Radcliffe Camera - the main reading room of the Bodleian Library
The circular dome of the Radcliffe Camera is one of the most distinctive landmarks in Oxford - a city full of distinctive buildings. The camera (the word 'camera' in Latin means "chamber") was built 1737-1749 with £40,000 bequeathed by Dr John Radcliffe, the royal physician.
The Radcliffe Camera was intended to house a new library, and designs were called for from several leading architects, including Nicholas Hawksmoor (responsible for much of All Soul's College) and James Gibbs.
It was Gibbs who won the competition, with his elegant Palladian design, though his final plans drew heavily on earlier work by Hawksmoor. James Gibbs (23 December 1682 – 5 August 1754) was one of Britain's most influential architects. Born in Scotland, he trained as an architect in Rome, and practised mainly in England. His most important works are St Martin-in-the-Fields, in London, and the cylindrical, domed Radcliffe Camera. He was also responsible for the design of the stables at Compton Verney, remodelling of north front elevation of Badminton House and interiors to Ragley Hall.
Originally the library in the Radcliffe Camera held both scientific and general books, but those collections were gradually moved to other University libraries, so that today the Camera functions as the main reading room of the Bodleian Library. The finished building holds some 600,000 books in underground rooms beneath Radcliffe Square.
Sadly, the Radcliffe Camera building is not open to the public.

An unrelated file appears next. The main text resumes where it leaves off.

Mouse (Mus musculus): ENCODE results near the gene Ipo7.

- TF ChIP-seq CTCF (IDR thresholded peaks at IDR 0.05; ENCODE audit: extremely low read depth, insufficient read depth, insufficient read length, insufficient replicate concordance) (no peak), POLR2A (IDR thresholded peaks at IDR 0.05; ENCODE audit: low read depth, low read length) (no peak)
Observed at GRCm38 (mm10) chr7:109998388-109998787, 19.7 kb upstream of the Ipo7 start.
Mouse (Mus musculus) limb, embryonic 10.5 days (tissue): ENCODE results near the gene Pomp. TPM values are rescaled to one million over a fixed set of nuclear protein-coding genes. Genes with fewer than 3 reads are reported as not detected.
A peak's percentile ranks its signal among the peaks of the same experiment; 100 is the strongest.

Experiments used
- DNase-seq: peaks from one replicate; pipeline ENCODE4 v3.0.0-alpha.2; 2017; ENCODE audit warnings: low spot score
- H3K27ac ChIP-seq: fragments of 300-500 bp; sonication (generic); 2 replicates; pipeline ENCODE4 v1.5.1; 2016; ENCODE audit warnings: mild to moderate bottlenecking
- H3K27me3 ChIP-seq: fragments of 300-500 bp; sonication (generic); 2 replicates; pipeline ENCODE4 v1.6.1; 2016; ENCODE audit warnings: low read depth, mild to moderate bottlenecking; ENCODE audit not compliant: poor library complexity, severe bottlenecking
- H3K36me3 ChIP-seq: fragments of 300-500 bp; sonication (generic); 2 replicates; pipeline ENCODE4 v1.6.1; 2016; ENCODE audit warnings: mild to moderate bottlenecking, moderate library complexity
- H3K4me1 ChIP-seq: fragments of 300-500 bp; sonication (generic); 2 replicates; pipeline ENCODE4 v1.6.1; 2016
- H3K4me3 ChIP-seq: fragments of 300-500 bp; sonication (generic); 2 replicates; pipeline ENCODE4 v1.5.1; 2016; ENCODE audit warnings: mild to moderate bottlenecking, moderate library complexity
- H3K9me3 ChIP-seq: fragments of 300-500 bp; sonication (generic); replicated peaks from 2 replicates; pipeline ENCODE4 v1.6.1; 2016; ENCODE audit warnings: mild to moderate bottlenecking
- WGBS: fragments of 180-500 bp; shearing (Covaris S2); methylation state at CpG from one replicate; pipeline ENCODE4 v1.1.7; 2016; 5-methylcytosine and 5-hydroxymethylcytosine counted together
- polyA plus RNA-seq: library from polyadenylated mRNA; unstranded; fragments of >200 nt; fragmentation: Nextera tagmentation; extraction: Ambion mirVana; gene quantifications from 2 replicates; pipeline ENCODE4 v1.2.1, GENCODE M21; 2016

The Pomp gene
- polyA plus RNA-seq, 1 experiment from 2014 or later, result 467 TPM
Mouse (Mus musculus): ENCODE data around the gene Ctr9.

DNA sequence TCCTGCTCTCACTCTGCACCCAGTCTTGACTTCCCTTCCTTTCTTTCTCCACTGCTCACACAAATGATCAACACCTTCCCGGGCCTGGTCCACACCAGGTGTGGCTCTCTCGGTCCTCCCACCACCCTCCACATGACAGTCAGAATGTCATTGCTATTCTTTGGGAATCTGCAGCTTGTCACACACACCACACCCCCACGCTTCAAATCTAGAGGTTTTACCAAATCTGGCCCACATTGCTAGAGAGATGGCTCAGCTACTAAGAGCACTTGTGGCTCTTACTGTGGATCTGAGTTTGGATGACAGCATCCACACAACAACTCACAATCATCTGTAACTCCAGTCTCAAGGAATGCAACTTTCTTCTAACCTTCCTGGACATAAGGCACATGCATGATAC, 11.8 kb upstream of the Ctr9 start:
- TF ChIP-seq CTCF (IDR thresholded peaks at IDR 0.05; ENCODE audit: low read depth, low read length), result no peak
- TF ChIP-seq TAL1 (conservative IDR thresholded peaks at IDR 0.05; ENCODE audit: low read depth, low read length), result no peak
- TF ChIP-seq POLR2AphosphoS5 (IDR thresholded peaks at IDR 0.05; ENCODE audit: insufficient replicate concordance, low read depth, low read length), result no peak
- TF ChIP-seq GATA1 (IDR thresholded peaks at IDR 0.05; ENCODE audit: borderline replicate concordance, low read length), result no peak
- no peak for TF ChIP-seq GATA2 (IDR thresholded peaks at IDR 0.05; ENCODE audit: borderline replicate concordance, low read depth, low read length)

Easiest access is from High Street, beside St Mary the Virgin church, or from Brasenose College Lane or Catte Street.
The building, the earliest example in England of a circular library, consists of three main stages and of two stories internally, the upper one containing a gallery. It is built of Headington stone (village 4.5 miles away) and Burford limestone, ashlar faced, and is finished with a lead-covered dome and cupola.
The ground-stage is rusticated and has a series of eight pedimented projections, the cornices of which are carried round the building. The main stage is divided into bays by coupled Corinthian columns supporting the main structure above. This, in turn, is surmounted by a balustraded parapet with vases. All the decoration up to the uppermost cornice is carved in stone. The decorative work of the dome is of plaster.
Both stories of the library are now used as reading rooms of the Bodleian Library, the interior of the upper reading-room is graced by Rysbrack's 1.8 metre statue of Dr. Radcliffe in marble.
John Radcliffe (1652–1714) was an English physician. Several landmark buildings in Oxford, including the Radcliffe Camera, the Radcliffe Infirmary, and the Radcliffe Observatory were named after him.
He was a scholarship pupil and graduated from the University of Oxford, where he was at University College tutored by Obadiah Walker, to become a Fellow of Lincoln College. He obtained his Doctorate of Medicine in 1682 and moved to London shortly afterwards. There he enjoyed much popularity and became royal physician to King William III and Queen Mary II.
On his death in the following year, his property was bequeathed to various charitable causes, including St Bartholomew's Hospital and University College, Oxford, where the Radcliffe Quadrangle is named after him. The charitable trust founded by his will of 13 September 1714 still operates as a registered charity. As previously mentioned he bequeathed the money for the building of Radcliffe Camera.